The White House is the official residence and workplace of the President of the United States. It is located at 1600 Pennsylvania Avenue NW in Washington, D. C. and has been the residence of every U. S. President since John Adams in 1800; the term "White House" is used as a metonym for the president and his advisers. The residence was designed by Irish-born architect James Hoban in the neoclassical style. Hoban modelled the building on Leinster House in Dublin, a building which today houses the Oireachtas, the Irish legislature. Construction took place between 1800 using Aquia Creek sandstone painted white; when Thomas Jefferson moved into the house in 1801, he added low colonnades on each wing that concealed stables and storage. In 1814, during the War of 1812, the mansion was set ablaze by the British Army in the Burning of Washington, destroying the interior and charring much of the exterior. Reconstruction began immediately, President James Monroe moved into the reconstructed Executive Residence in October 1817.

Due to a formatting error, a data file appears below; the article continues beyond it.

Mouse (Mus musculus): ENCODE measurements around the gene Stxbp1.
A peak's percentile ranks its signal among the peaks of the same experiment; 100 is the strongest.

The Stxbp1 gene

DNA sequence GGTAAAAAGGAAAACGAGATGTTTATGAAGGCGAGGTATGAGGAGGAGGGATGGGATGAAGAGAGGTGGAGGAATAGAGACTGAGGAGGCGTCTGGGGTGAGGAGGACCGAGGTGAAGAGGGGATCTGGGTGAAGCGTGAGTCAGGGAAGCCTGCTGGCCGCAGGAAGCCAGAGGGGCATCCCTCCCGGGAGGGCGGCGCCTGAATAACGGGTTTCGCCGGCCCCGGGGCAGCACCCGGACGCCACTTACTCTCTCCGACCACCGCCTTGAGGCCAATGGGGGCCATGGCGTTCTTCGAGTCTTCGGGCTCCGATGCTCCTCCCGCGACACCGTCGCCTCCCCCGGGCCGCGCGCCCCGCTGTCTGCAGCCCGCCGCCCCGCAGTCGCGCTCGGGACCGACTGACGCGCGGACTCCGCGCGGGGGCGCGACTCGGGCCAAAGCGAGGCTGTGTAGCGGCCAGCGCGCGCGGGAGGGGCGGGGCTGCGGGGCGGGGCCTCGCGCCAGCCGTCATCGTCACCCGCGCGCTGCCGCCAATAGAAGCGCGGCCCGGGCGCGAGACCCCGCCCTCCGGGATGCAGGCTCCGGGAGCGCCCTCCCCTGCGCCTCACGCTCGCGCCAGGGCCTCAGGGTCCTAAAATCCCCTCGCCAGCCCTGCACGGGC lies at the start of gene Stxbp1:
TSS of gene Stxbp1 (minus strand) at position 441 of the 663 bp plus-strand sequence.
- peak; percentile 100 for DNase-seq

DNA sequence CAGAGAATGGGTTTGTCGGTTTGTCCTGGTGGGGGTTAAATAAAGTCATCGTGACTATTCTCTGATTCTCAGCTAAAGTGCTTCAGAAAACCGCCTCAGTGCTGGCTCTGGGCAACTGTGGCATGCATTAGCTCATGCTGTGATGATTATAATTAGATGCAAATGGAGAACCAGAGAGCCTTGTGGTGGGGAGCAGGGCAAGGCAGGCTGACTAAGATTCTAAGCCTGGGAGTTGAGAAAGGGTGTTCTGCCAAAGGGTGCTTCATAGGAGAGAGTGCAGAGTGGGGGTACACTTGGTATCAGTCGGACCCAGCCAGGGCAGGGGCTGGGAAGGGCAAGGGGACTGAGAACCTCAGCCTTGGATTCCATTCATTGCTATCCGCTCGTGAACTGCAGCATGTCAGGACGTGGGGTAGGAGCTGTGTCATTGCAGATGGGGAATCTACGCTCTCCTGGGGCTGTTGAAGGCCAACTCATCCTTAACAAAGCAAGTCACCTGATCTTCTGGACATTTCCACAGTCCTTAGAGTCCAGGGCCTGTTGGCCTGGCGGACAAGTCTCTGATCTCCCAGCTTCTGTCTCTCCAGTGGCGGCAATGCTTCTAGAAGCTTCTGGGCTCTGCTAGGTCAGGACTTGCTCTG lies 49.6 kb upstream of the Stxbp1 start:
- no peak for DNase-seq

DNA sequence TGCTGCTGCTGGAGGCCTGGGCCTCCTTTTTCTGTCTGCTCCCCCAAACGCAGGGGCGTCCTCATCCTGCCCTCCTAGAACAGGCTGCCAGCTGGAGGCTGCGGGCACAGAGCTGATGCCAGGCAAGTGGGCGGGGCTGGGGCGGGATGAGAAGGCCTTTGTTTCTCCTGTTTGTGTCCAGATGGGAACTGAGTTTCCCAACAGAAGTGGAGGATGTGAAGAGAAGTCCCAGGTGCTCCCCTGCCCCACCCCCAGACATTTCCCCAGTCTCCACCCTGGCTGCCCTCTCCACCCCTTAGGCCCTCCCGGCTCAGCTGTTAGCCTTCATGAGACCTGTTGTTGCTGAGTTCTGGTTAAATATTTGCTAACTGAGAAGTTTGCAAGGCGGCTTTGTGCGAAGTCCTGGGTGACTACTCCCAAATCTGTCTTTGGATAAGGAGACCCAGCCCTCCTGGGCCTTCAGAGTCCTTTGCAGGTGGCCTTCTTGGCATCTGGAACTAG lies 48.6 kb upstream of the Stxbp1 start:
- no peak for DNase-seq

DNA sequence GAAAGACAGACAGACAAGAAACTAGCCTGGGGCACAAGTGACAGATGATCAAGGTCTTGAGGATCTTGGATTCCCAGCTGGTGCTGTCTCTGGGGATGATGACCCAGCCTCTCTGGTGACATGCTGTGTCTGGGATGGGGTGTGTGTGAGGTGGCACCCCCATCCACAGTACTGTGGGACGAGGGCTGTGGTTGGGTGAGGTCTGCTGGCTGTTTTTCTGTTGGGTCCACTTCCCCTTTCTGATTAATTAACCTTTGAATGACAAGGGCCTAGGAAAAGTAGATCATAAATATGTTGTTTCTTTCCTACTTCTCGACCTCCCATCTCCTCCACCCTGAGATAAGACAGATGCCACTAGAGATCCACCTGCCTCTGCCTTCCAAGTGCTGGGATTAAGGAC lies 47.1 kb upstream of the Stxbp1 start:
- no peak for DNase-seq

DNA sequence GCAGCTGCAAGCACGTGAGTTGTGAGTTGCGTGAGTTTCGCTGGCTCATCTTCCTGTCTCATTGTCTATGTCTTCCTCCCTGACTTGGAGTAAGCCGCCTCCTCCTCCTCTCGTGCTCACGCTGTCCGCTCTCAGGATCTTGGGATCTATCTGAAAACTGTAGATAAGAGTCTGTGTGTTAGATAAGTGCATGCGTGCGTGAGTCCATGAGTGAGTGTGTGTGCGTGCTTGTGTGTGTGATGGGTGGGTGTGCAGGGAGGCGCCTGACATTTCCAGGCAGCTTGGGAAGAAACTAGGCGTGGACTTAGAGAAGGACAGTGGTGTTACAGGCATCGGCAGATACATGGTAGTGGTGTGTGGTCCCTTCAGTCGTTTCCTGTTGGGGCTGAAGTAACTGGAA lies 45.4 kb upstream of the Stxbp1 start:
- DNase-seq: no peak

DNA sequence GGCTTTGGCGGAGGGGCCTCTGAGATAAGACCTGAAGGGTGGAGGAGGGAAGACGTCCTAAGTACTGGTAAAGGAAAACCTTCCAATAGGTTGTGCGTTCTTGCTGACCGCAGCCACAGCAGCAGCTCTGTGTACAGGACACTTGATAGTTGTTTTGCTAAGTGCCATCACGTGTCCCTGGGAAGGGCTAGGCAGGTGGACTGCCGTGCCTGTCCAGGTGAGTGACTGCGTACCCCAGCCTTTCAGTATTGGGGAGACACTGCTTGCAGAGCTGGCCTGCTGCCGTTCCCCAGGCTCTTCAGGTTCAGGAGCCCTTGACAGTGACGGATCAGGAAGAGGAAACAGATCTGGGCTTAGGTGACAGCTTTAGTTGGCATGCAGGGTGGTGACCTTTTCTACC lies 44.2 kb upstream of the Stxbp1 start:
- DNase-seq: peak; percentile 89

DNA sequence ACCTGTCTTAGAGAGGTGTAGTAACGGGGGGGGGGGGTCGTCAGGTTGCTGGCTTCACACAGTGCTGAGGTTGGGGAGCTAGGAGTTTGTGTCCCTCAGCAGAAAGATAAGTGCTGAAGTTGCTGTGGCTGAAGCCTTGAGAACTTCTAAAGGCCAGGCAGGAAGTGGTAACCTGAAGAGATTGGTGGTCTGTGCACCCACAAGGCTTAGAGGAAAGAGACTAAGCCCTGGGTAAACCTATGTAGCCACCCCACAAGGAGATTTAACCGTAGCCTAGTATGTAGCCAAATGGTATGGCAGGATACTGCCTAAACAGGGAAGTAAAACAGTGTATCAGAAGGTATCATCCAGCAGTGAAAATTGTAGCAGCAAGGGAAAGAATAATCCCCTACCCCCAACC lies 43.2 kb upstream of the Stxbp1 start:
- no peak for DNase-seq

Exterior construction continued with the addition of the semi-circular South portico in 1824 and the North portico in 1829. Because of crowding within the executive mansion itself, President Theodore Roosevelt had all work offices relocated to the newly constructed West Wing in 1901. Eight years in 1909, President William Howard Taft expanded the West Wing and created the first Oval Office, moved as the section was expanded. In the main mansion, the third-floor attic was converted to living quarters in 1927 by augmenting the existing hip roof with long shed dormers. A newly constructed East Wing was used as a reception area for social events. East Wing alterations were completed in 1946. By 1948, the residence's load-bearing exterior walls and internal wood beams were found to be close to failure. Under Harry S. Truman, the interior rooms were dismantled and a new internal load-bearing steel frame constructed inside the walls. Once this work was completed, the interior rooms were rebuilt; the modern-day White House complex includes the Executive Residence, West Wing, East Wing, the Eisenhower Executive Office Building—the former State Department, which now houses offices for the President's staff and the Vice President—and Blair House, a guest residence.